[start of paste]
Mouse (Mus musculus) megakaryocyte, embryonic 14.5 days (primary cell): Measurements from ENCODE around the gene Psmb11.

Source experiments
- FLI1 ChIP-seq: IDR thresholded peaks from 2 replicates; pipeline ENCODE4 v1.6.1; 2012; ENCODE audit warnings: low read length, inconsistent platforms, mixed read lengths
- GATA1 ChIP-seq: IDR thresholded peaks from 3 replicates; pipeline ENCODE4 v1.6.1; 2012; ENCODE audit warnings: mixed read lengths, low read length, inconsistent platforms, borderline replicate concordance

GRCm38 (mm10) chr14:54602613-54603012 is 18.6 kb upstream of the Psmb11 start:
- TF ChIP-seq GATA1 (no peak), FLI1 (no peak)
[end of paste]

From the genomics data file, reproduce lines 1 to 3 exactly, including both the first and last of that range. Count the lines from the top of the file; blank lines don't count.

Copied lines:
Mouse (Mus musculus) megakaryocyte, embryonic 14.5 days (primary cell): Measurements from ENCODE around the gene Psmb11.

Source experiments
- FLI1 ChIP-seq: IDR thresholded peaks from 2 replicates; pipeline ENCODE4 v1.6.1; 2012; ENCODE audit warnings: low read length, inconsistent platforms, mixed read lengths